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Wednesday, October 20th 2004

3:36 PM

I've just finished reading... The Da Vinci Code, by Dan Brown

An international literary phenomenon, The Da Vinci Code is the 21st century's biggest selling book to date, and the biggest selling hardback of all time. I had heard the name before and knew something of the controversy surrounding it but it wasn't on my list of books to read. That was until Richard bought and read a Chinese translation of the novel and all but insisted on my reading it as soon as possible (the English version, that is!). So I finished my previous book (The Bourne Supremacy, by Robert Ludlum) in extra quick time and launched into The Da Vinci Code straight away.

Dan Brown cleverly starts the book with a page headed 'FACT', with information telling the reader that "The Priory of Sion - a European secret society founded in 1099 - is a real organisation" and that the "deeply devout Catholic sect" known as Opus Dei is also real. The keystone for this setup page, however, is the statement that "All descriptions of artwork, architecture, documents, and secret rituals in this novel are accurate."

With these 'facts' securely tucked into our belts we set off on a journey with Robert Langdon, a Harvard lecturer in symbology, and Sophie Neveu, a cryptologist working for the French Police. It's a fast-paced novel which starts with the murder of the curator of the Louvre museum in Paris and ends with the final resting place of the Holy Grail [or does it?]. Along the way we are faced with mysterious figures, ingenious puzzles, and ancient symbols. Langdon and Co. describe revelations about everything from art to religion - from hidden messages in works by Leonardo Da Vinci to hidden secrets which the Catholic Church has fought for nearly two thousand years to find and destroy.

The controversy surrounding this book is mainly down to some of the 'revelations' revealed therein - revelations about the natures of Jesus Christ and Mary Magdalene (the book has been banned in Lebanon..), revelations about the 'true' nature of the Holy Grail (no spoilers in this review!), and revelations about secrets hidden in everything from Da Vinci's The Last Supper to Walt Disney's Snow White and the Seven Dwarfs. "But", I kept saying to myself as I read the book, "this is a work of fiction. Look, it says so on the spine." Yes, it is fiction - but for the unwary reader it is extremely convincing fiction. After all our subconscious mind already knows that the Priory of Sion is real, as is Opus Dei. We also know that the places, pictures, and descriptions are also real. So why shouldn't the theories also be real? "After all," says a little voice at the back or our heads, "these theories are told to us by the curator of the Louvre, a Harvard lecturer, and a British Royal Historian." Except, and at the risk of repeating myself, this is a work of fiction, invented (rather ingeniously) by the (now very rich) author Dan Brown. Yes, there are some people who believe in many of the book's theories, which have been previously researched and published in many forms. However, this book hits the mark where others failed because the theories are wrapped up inside a rather good suspense novel.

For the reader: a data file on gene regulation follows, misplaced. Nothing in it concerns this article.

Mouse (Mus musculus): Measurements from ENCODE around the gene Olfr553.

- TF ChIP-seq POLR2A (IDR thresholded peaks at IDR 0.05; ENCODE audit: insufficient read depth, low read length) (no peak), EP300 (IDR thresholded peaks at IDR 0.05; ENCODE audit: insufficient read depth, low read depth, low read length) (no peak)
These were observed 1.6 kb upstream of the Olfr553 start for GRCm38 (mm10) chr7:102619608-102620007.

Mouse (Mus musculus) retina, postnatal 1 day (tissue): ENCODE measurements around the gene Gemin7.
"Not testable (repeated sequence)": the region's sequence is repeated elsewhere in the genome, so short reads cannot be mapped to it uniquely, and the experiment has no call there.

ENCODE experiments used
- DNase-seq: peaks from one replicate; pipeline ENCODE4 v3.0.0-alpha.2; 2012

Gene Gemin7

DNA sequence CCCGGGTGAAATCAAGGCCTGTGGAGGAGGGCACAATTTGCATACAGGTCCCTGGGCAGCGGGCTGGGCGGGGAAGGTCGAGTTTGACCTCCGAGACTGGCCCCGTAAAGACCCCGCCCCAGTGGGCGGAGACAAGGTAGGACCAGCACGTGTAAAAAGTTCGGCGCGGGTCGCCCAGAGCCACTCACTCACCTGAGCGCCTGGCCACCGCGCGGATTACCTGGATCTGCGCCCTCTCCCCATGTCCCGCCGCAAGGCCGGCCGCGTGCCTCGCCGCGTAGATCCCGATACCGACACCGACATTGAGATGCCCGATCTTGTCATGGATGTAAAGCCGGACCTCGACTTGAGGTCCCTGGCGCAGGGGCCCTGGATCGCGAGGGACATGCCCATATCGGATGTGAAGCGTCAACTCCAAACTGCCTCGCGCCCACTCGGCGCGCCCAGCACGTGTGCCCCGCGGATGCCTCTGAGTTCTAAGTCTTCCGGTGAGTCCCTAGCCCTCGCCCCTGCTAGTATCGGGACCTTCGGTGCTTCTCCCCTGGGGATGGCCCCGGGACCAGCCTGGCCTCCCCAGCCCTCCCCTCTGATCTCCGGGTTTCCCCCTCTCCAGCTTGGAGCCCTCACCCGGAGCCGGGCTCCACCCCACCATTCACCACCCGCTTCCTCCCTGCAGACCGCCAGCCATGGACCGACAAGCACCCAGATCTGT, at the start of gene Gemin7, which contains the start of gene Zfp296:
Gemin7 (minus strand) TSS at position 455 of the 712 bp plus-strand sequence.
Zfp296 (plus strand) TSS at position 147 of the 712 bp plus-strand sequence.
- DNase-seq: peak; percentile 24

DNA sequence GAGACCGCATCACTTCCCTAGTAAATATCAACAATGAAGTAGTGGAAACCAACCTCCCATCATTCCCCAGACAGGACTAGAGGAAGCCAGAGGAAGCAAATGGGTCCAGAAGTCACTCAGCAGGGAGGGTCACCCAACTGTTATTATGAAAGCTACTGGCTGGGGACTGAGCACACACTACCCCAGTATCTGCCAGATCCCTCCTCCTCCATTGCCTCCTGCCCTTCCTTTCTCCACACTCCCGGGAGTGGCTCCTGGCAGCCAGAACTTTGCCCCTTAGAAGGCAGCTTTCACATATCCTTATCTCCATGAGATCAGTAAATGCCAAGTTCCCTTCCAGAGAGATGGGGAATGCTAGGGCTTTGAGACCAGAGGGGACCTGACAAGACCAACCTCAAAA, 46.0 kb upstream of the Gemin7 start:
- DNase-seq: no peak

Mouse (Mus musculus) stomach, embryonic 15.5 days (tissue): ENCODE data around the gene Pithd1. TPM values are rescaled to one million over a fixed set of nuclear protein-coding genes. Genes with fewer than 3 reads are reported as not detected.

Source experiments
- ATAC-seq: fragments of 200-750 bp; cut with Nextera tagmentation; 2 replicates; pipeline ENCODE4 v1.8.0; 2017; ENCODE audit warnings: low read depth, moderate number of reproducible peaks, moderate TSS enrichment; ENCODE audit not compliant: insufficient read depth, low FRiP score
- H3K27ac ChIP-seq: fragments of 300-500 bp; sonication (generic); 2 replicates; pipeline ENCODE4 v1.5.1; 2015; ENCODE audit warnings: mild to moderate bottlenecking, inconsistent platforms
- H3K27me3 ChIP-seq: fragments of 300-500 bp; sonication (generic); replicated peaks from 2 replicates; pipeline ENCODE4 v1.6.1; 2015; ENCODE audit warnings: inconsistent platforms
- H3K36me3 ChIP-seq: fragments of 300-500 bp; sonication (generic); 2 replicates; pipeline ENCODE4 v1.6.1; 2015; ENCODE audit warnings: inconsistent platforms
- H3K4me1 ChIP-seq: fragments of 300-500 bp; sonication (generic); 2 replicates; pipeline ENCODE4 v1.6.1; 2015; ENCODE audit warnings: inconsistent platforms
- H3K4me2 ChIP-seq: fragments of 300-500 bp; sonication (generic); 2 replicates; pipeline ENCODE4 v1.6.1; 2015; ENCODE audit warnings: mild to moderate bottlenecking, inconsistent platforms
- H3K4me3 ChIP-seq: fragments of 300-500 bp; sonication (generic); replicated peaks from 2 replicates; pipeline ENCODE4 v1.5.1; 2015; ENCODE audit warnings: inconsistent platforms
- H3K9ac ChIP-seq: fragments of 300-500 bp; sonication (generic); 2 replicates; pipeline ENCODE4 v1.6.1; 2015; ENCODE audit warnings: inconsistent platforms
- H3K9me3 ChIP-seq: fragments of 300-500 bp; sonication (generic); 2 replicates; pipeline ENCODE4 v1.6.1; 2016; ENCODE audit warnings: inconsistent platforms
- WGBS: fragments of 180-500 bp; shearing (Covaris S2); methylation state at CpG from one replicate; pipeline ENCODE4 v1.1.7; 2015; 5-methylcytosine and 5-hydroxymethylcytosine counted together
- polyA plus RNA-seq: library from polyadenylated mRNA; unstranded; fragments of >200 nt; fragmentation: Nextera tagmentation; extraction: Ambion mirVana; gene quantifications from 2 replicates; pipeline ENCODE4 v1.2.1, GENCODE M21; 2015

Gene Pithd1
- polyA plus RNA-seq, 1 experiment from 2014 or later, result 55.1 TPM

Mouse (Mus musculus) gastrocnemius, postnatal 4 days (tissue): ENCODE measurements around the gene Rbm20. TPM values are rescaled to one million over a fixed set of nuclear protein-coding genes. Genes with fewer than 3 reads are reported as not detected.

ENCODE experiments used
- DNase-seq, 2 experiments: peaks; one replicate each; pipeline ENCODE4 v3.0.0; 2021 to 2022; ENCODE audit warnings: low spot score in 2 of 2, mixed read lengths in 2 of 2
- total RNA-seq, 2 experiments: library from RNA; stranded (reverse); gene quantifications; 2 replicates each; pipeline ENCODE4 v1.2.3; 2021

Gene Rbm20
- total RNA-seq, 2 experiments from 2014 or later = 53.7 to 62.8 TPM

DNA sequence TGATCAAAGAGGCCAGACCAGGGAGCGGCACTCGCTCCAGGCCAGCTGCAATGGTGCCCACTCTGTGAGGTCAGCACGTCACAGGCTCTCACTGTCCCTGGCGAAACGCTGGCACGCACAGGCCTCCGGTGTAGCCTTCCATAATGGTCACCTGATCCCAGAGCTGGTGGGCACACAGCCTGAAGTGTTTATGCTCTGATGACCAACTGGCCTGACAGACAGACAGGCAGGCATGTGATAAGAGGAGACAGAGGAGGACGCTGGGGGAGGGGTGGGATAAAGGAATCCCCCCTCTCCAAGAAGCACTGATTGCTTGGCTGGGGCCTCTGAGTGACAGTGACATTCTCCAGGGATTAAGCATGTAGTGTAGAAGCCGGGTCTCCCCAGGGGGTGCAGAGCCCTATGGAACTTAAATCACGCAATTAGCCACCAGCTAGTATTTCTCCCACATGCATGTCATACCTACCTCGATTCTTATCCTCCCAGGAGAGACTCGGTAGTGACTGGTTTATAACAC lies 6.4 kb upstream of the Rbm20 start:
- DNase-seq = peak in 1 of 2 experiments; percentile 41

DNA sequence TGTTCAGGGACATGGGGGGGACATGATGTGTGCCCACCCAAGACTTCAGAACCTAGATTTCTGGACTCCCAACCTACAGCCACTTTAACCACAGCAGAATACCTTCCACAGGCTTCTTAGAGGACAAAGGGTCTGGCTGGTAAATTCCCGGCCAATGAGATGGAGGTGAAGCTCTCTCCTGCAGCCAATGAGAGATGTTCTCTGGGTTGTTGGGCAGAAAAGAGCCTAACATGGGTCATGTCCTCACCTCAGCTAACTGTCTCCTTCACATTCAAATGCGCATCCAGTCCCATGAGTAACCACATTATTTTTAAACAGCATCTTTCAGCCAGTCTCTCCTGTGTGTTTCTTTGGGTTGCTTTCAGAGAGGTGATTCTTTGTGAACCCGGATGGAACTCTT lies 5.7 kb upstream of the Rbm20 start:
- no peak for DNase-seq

The Da Vinci Code has spawned a veritable plethora of books and websites looking at various aspects of the secrets, revelations and theories in the novel. Some support, many castigate, while others just give the factual evidence and leave the readers to decide for themselves. You see, many of the Code's theories and historical interpretations fail to stand up to even distant scrutiny, let alone close scrutiny, but please don't let that get in the way of a good story. If one puts the hype to one side this is actually a very good novel - a real credit to the author.

In the end, the only thing I wasn't really comfortable with was the location of the Holy Grail, as revealed in the book. Yes, I know it's only fiction but in my view it would have been better to have left the final riddle unsolved rather than placing the Grail in the most improbable - nay, impossible - location imaginable. How the hell any of the (fictional) members of the Priory of Sion are ever going to access this hiding place in the future is anyone's guess. And how the hell the location was ever created in the first place without a hundred and one different planners, architects, and builders finding out about it in the process is anyone else's guess too!

4 View Comments.

Posted by the commentator:

Found your spot on bravenet. Good work on the review. I agree. Problem is that people can't distinguish between fact and fiction anymore.
Friday, July 8th 2005 @ 12:38 AM

Posted by Cindy Hsu:

hey you can check this website too www.danbrown.com
Sunday, January 9th 2005 @ 7:07 PM

Posted by rochelle:

Hi Graham
I love to read others interpretations of books I've read. As you know from my own review I didn't care for the novel but always enjoy a good squabble over books! :) (Even though we dont really disagree this time. Rats!) I am not putting a tag on your tag board until you are able to delete the noxious spam on your board. I had two of the same and I dispatched them just a few minutes ago. I look forward to more reviews, I'll come back to visit. See you around the blogoshpere.
Sunday, January 9th 2005 @ 12:18 AM

Posted by Janet:

I really enjoyed reading your review. I read the book last week and your comments are spot on.
Thursday, December 2nd 2004 @ 12:26 PM

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